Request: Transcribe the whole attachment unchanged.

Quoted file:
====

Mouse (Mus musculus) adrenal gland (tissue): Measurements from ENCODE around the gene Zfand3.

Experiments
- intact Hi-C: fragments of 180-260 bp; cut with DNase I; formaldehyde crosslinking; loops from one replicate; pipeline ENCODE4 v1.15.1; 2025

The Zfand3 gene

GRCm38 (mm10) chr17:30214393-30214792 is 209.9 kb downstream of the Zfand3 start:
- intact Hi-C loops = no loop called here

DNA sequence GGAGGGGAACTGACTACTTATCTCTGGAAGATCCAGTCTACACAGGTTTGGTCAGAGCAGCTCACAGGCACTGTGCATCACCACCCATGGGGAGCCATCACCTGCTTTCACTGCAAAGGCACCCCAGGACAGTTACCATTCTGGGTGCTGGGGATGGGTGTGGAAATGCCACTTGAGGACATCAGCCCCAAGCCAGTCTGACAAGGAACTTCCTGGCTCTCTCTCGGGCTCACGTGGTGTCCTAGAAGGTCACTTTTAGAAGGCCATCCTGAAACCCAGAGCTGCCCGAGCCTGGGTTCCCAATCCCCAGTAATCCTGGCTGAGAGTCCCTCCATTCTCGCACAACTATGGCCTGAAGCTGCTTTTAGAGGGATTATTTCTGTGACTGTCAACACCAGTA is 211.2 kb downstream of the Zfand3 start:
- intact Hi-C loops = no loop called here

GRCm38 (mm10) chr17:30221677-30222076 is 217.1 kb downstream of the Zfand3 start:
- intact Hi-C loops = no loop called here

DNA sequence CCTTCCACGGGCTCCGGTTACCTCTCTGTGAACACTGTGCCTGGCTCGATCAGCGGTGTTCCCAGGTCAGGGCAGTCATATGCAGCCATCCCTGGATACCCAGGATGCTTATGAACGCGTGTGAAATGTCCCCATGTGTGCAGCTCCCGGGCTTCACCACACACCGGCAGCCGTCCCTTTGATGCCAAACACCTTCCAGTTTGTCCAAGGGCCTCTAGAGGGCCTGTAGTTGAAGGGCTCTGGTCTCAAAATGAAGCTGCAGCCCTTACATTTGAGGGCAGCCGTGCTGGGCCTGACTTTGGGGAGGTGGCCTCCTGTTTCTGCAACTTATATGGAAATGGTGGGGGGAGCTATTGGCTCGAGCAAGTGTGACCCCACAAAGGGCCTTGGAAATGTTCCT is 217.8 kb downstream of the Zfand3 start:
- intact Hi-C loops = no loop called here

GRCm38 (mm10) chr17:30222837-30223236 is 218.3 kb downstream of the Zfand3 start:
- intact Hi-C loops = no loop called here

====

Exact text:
Mouse (Mus musculus) adrenal gland (tissue): Measurements from ENCODE around the gene Zfand3.

Experiments
- intact Hi-C: fragments of 180-260 bp; cut with DNase I; formaldehyde crosslinking; loops from one replicate; pipeline ENCODE4 v1.15.1; 2025

The Zfand3 gene

GRCm38 (mm10) chr17:30214393-30214792 is 209.9 kb downstream of the Zfand3 start:
- intact Hi-C loops = no loop called here

DNA sequence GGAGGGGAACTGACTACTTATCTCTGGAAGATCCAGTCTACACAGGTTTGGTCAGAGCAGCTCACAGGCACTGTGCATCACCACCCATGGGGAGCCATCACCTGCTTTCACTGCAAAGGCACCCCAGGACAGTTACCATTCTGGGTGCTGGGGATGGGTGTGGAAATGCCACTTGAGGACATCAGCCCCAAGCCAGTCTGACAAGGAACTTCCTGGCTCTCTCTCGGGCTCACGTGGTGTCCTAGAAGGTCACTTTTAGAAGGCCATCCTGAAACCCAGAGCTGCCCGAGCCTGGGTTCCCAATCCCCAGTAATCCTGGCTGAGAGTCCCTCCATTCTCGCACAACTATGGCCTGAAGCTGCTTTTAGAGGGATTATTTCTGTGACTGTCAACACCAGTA is 211.2 kb downstream of the Zfand3 start:
- intact Hi-C loops = no loop called here

GRCm38 (mm10) chr17:30221677-30222076 is 217.1 kb downstream of the Zfand3 start:
- intact Hi-C loops = no loop called here

DNA sequence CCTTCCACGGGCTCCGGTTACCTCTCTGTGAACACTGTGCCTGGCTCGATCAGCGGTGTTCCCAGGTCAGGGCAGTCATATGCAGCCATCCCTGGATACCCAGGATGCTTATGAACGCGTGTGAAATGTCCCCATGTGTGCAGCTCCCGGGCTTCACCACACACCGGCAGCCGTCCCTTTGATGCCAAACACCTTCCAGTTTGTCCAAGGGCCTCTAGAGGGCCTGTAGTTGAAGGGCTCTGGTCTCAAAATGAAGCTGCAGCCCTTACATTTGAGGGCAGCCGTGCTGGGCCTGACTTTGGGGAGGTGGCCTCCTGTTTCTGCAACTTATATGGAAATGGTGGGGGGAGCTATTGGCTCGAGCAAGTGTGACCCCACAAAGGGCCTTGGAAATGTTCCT is 217.8 kb downstream of the Zfand3 start:
- intact Hi-C loops = no loop called here

GRCm38 (mm10) chr17:30222837-30223236 is 218.3 kb downstream of the Zfand3 start:
- intact Hi-C loops = no loop called here